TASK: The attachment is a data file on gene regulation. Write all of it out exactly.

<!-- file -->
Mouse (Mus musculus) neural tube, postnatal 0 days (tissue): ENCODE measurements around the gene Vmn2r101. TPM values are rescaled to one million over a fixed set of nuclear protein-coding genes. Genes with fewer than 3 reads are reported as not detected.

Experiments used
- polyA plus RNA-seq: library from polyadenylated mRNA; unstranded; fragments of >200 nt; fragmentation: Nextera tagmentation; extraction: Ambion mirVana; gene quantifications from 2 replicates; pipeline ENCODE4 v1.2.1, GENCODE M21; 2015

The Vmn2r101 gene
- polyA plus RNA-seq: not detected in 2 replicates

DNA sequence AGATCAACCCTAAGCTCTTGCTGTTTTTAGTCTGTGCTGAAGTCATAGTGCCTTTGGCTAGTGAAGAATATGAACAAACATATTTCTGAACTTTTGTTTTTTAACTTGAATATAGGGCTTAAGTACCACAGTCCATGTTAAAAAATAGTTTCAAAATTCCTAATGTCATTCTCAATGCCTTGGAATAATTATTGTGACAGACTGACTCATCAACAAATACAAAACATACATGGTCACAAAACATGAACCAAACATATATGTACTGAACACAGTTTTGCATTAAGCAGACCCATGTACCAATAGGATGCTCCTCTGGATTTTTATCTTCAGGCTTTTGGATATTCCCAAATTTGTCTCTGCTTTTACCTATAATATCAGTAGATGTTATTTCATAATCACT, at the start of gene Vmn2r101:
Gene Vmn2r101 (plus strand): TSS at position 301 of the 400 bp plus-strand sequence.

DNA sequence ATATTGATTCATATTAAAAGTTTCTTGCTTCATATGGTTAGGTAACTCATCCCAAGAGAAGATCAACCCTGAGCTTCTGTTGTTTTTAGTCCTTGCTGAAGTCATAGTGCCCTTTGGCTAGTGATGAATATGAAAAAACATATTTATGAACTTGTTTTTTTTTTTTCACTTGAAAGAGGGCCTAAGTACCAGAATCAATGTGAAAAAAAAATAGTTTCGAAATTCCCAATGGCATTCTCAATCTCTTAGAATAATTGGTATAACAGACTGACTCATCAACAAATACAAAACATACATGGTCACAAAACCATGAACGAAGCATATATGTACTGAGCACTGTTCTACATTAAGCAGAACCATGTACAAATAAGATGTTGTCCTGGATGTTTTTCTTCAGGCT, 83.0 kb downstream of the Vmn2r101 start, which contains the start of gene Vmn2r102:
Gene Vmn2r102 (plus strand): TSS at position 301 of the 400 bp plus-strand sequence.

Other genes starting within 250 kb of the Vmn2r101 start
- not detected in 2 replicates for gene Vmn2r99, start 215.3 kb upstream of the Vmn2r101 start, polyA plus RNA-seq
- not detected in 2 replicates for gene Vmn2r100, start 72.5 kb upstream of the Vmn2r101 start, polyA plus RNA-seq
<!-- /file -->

Mouse (Mus musculus) neural tube, postnatal 0 days (tissue): ENCODE measurements around the gene Vmn2r101. TPM values are rescaled to one million over a fixed set of nuclear protein-coding genes. Genes with fewer than 3 reads are reported as not detected.

Experiments used
- polyA plus RNA-seq: library from polyadenylated mRNA; unstranded; fragments of >200 nt; fragmentation: Nextera tagmentation; extraction: Ambion mirVana; gene quantifications from 2 replicates; pipeline ENCODE4 v1.2.1, GENCODE M21; 2015

The Vmn2r101 gene
- polyA plus RNA-seq: not detected in 2 replicates

DNA sequence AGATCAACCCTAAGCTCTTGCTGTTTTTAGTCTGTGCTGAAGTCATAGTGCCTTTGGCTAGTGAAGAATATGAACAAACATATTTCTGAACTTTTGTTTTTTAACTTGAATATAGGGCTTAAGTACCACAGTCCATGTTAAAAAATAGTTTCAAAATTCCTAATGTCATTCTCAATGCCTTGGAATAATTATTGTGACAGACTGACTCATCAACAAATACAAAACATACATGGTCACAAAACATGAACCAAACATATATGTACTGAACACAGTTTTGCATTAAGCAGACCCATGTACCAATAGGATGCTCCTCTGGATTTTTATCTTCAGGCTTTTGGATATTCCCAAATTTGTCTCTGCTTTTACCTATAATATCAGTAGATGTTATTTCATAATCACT, at the start of gene Vmn2r101:
Gene Vmn2r101 (plus strand): TSS at position 301 of the 400 bp plus-strand sequence.

DNA sequence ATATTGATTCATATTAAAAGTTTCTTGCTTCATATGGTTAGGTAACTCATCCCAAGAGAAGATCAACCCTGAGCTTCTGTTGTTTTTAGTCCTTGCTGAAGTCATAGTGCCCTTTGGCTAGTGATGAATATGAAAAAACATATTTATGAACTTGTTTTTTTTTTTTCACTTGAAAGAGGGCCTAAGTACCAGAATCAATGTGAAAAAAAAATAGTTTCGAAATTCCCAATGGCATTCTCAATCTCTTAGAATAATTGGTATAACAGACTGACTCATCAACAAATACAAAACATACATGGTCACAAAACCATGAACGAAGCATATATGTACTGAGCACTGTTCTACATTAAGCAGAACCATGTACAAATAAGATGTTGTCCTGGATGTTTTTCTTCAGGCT, 83.0 kb downstream of the Vmn2r101 start, which contains the start of gene Vmn2r102:
Gene Vmn2r102 (plus strand): TSS at position 301 of the 400 bp plus-strand sequence.

Other genes starting within 250 kb of the Vmn2r101 start
- not detected in 2 replicates for gene Vmn2r99, start 215.3 kb upstream of the Vmn2r101 start, polyA plus RNA-seq
- not detected in 2 replicates for gene Vmn2r100, start 72.5 kb upstream of the Vmn2r101 start, polyA plus RNA-seq